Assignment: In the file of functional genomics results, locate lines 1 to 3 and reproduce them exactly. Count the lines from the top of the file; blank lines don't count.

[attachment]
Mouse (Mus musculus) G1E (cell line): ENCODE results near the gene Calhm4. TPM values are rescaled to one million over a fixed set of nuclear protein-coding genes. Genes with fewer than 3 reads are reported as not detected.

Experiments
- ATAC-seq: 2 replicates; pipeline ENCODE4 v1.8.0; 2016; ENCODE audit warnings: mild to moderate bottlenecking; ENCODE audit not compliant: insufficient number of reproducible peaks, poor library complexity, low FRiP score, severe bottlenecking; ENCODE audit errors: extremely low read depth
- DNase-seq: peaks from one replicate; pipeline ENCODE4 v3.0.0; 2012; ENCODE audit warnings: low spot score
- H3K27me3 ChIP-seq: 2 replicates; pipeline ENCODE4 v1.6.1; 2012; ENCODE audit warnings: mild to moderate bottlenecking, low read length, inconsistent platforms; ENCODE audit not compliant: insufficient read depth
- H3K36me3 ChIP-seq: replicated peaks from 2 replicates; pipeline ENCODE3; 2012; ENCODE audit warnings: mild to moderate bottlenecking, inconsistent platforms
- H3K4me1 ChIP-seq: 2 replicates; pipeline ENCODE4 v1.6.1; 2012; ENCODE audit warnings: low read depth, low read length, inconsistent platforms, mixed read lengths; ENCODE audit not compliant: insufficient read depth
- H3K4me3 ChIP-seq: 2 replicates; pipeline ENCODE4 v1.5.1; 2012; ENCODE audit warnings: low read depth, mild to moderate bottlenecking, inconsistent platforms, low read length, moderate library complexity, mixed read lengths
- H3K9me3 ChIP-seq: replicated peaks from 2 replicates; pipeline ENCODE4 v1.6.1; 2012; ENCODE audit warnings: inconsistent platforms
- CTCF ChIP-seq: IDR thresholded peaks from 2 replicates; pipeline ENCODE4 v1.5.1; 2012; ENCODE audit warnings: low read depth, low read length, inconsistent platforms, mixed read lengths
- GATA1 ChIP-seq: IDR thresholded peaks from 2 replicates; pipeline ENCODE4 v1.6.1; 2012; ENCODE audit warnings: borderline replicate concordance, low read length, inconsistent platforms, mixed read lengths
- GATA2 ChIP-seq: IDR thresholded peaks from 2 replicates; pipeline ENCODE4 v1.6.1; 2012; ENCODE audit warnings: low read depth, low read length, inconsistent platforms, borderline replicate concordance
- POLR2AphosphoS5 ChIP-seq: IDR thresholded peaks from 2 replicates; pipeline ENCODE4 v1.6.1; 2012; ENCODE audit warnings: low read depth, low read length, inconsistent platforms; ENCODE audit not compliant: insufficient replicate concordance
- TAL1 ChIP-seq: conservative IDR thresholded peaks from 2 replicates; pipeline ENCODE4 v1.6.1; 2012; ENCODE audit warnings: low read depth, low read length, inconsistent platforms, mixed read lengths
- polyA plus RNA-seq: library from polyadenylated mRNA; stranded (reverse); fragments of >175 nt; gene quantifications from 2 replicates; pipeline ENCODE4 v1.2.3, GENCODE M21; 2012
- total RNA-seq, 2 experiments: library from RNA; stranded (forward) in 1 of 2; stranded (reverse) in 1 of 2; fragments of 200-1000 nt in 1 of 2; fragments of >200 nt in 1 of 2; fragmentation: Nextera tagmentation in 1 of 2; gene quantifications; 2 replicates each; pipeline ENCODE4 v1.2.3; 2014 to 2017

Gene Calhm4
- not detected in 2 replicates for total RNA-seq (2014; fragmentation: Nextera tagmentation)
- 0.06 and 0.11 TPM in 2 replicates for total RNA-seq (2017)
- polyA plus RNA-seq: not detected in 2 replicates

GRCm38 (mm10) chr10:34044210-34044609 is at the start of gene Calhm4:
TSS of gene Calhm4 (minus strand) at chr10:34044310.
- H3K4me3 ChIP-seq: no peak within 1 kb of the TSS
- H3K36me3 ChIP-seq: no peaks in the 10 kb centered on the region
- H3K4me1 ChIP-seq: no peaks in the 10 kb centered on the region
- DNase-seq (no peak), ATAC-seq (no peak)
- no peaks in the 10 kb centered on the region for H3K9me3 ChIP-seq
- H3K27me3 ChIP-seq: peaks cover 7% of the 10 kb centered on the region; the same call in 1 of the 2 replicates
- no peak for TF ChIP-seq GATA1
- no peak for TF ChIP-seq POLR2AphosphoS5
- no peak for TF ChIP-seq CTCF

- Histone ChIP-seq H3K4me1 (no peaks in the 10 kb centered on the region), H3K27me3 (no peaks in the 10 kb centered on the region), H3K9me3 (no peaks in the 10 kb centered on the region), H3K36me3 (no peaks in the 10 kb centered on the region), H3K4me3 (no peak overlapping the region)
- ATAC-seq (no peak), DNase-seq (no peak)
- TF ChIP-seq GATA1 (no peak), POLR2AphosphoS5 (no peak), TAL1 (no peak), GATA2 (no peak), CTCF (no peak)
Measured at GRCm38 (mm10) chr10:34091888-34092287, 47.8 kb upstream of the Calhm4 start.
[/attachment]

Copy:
Mouse (Mus musculus) G1E (cell line): ENCODE results near the gene Calhm4. TPM values are rescaled to one million over a fixed set of nuclear protein-coding genes. Genes with fewer than 3 reads are reported as not detected.

Experiments
- ATAC-seq: 2 replicates; pipeline ENCODE4 v1.8.0; 2016; ENCODE audit warnings: mild to moderate bottlenecking; ENCODE audit not compliant: insufficient number of reproducible peaks, poor library complexity, low FRiP score, severe bottlenecking; ENCODE audit errors: extremely low read depth